Most Famous MitM Attacks

Social Engineering Attacks


Stripped down to its basics, phishing is a form of social engineering attack. It works on the basis of using people’s trust to steal their data, Or the data from the organization that they work for including highly sensitive information, such as login credentials, financial data and personally identifiable information. Attackers typically try to lure victims into visiting a spoofed website, opening an email attachment, clicking on a link in the mail or on instant message, or text message.

Types of Phishing

Angler phishing

Angler phishing refers to attacks deployed through spoof customer service accounts on social media.


Pharming refers to the process of redirecting web traffic from legitimate sites to spoofed ones with potentially malicious intent.

Spear phishing

Spear phishing refers to highly targeted Phishing attacks against specific organisations or individuals.

BEC (business email compromise)

This is an increasingly popular form of cyber attack wherein employees of an organization are sent emails that appear to be from senior members of staff.

Whaling/CEO fraud

Whaling attacks typically impersonate the senior business leaders including the CEO to make employees Carry out transactions that benefit the hackers own agenda. While the motivation of whaling attacks are generally financial, they can also be used to damage or discredit the organization using sensitive information, or network access willingly provided by the employees.

Tabnabbing/reverse tabnabbing
Tabnabbing/reverse tabnabbing

Tabnabbing/reverse tabnabbing is a form of cyber attack where a webpage that is linked from the target page can rewrite that page, including replacing it with a fraudulent spoofed site. With the user confirmed that he or she is on the right webpage, very few people notice that the page has suddenly changed into a phishing site, especially if the site is a doppelganger of the original site.

Other types of social engineering

Other types of social engineering

Honey trap

Honey trap attacks dupe victims into believing that the hacker is romantically or sexually interested in them. The attacker uses this connection to the victim to manipulate him or her into disclosing sensitive information or money.

Smishing/SMS phishing

Phishing attacks that make use of text messages are referred to as Smishing/SMS phishing. The texts look like they come from legitimate entities. This is the first step towards earning the trust of the victim. This technique is used along with other techniques to bypass two-factor authentication requirements. The attackers can also ask the victim to visit malicious websites through links shared on their phones.


Baiting is a common technique used to lure victims with a prize. The prize can compromise anything including free giveaways. The intention behind the attack is to fool users into inadvertently compromising their security.

Diversion theft

Diversion thefts are a common practice even in the real world that involve redirecting deliveries by convincing couriers to go to a location very different from the actual address. In the digital world, this kind of attack attempts to steal confidential information by convincing victims to share it with the wrong recipient.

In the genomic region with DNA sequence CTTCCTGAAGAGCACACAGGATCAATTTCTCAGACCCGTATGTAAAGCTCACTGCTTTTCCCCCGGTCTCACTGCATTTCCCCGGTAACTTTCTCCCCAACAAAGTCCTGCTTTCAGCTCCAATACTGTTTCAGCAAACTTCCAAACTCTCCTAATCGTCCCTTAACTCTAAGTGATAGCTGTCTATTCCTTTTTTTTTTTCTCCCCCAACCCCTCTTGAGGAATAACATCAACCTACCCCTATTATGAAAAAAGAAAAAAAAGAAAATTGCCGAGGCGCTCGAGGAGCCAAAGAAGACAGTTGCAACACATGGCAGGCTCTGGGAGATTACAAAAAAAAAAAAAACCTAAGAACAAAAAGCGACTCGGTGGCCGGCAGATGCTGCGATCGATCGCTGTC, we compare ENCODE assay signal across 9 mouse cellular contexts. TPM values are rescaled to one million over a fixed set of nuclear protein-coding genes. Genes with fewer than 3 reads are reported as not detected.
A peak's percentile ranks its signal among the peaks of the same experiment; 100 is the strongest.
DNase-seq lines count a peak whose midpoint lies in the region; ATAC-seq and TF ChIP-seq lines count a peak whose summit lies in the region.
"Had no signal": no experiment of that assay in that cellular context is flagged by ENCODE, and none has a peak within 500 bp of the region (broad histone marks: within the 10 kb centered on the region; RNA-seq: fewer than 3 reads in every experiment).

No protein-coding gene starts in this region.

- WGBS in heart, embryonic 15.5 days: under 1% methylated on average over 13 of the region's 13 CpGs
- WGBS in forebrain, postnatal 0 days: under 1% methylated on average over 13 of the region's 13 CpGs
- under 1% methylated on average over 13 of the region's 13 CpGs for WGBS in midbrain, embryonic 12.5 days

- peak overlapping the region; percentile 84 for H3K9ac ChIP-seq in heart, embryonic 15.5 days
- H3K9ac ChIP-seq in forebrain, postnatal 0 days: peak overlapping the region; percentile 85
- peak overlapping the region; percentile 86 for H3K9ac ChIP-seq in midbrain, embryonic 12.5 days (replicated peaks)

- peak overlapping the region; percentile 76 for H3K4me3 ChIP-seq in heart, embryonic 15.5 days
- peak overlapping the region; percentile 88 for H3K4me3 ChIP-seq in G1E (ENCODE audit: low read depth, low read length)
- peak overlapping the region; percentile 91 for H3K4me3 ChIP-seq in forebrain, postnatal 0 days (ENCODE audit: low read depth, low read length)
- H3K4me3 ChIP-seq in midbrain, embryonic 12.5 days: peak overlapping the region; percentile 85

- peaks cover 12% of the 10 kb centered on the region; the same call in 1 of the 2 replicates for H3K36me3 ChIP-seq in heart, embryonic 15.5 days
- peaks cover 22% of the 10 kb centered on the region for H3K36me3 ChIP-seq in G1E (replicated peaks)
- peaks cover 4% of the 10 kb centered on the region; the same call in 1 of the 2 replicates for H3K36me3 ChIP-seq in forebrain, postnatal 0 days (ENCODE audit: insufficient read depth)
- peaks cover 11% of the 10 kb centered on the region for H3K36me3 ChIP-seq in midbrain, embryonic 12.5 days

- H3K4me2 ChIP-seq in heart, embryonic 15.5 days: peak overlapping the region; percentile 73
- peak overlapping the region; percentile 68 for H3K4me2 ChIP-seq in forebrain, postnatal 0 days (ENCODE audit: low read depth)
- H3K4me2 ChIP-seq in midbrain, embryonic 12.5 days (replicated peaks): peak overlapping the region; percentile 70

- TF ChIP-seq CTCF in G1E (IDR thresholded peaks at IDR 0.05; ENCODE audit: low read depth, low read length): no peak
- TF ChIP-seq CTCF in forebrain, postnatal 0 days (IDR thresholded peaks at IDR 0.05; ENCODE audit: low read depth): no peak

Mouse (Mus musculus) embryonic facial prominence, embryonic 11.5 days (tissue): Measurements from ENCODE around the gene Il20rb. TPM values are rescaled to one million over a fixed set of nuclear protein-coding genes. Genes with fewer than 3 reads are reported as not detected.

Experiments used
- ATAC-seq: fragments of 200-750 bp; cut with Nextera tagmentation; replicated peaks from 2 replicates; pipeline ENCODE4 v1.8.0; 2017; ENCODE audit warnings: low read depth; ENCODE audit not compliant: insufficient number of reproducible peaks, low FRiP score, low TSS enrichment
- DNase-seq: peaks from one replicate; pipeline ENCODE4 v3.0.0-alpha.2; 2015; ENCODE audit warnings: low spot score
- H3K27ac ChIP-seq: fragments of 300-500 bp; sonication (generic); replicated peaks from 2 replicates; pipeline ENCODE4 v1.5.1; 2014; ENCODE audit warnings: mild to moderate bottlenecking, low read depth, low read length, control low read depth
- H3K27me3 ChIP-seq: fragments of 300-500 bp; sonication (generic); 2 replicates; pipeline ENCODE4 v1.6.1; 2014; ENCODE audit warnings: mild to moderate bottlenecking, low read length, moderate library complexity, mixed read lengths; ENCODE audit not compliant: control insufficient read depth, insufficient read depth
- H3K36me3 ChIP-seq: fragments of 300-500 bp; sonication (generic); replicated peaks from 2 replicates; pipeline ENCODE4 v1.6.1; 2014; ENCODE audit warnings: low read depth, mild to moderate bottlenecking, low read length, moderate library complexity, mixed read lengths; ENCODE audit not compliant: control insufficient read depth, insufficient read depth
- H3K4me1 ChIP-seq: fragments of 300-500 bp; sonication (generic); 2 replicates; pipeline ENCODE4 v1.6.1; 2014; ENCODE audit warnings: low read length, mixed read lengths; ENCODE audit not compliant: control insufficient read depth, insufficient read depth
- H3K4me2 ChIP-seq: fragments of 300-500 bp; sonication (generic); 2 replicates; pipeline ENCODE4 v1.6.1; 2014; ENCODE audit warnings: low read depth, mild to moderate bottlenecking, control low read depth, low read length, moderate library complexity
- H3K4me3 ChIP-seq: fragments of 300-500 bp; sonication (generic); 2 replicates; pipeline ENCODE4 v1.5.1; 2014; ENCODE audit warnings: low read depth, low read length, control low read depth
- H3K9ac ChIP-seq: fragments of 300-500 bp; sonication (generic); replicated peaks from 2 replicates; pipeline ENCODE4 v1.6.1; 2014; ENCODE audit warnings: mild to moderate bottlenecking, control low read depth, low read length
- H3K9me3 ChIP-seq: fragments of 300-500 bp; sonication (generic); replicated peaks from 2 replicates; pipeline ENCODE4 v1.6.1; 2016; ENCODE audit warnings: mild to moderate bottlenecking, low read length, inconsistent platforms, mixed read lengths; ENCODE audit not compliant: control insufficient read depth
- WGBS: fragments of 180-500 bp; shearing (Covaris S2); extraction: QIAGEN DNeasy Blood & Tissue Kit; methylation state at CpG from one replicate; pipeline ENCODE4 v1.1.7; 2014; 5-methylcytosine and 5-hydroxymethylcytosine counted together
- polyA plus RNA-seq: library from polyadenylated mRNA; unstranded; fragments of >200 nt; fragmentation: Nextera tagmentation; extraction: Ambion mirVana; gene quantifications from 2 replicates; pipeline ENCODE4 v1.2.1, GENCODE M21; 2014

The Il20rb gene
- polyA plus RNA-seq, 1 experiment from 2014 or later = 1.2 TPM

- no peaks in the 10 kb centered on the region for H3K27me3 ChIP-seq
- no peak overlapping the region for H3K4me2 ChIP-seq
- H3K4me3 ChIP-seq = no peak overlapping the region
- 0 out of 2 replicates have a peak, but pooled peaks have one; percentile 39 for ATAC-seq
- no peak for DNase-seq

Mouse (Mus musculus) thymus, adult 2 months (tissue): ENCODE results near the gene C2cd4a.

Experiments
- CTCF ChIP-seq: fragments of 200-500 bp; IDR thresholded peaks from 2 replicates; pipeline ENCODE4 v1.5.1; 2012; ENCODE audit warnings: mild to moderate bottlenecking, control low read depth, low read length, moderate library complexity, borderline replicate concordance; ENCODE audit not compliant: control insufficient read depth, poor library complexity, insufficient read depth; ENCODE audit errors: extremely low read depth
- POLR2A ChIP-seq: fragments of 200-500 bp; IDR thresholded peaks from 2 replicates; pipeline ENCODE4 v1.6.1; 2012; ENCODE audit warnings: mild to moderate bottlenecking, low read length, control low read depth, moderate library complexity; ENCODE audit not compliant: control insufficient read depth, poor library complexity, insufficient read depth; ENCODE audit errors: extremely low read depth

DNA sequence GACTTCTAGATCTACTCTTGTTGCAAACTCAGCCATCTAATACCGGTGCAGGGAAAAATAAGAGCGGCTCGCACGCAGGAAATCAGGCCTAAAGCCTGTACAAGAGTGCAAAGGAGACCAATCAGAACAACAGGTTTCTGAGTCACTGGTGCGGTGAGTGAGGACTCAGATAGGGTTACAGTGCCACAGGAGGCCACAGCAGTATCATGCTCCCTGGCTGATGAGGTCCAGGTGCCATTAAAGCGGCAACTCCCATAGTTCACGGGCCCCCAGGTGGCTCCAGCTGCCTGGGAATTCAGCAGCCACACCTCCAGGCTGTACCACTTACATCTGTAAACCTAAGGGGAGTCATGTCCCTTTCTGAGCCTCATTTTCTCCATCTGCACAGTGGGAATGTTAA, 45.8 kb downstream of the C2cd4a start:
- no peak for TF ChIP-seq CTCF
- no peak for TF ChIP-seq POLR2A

Pretexting is the practice of gaming a victim’s trust by developing a full-fledged backstory to make the lie more convincing. It is typically used as an initial stage of more complex social engineering attacks.


Tailgating is a physical security attack that’s often successful because it’s often overlooked. In this type of an attack, the attack are simply follow someone with the right credentials into a secure or restricted area. They can use any excuse to gain access to restricted operational areas, including pretending to be a genuine employee and simply having mislaid their access card.

Vishing/voice phishing

Similar to text phishing or smishing, voice phishing attacks are highly targeted social engineering attacks conducted through voice calls. Victims receive a call that apparently comes from a trusted source, such as their own bank, wherein they are informed of some irregularity or problem with their accounts. They attackers pretend to help the victim through this problem and manipulate them into revealing sensitive information, such as their credentials. Attackers could even use recorded messages that prompt users to enter details such as the password to their ATM card using keypad strokes that can be recorded by the hacker.

Five Most Famous Social Engineering Attacks

  • $100 Million Google and Facebook Spear Phishing Scam
  • Deepfake Attack on UK Energy Company
  • $60 Million CEO Fraud Lands CEO In Court
  • Microsoft 365 phishing scam steals user credentials
  • Ransomware gang hijacks victim’s email account


No organization, no matter how small or big, is safe from cybersecurity threats. It is up to users and organizations themselves to be aware of the kind of attacks that are prevalent. It is only when they recognize the attacks that they can hope to defend themselves against them. In order to ensure business continuity, organizations must adopt effective Vulnerability Management. Shamrock guarantees an improved security posture for your business through our Dark Fiber solution.

Ben Ferguson

Ben Ferguson

Ben Ferguson is the Vice President and Senior Network Architect for Shamrock Consulting Group, an industry leader in digital transformation solutions. Since his departure from Biochemical research in 2004, Ben has built core competencies around cloud direct connects and cloud cost reduction, enterprise wide area network architecture, high density data center deployments, cybersecurity and Voice over IP telephony. Ben has designed hundreds of complex networks for some of the largest companies in the world and he’s helped Shamrock become a top partner of the 3 largest public cloud platforms for AWS, Azure and GCP consulting. When he takes the occasional break from designing networks, he enjoys surfing, golf, working out, trying new restaurants and spending time with his wife, Linsey, his son, Weston and his dog, Hamilton.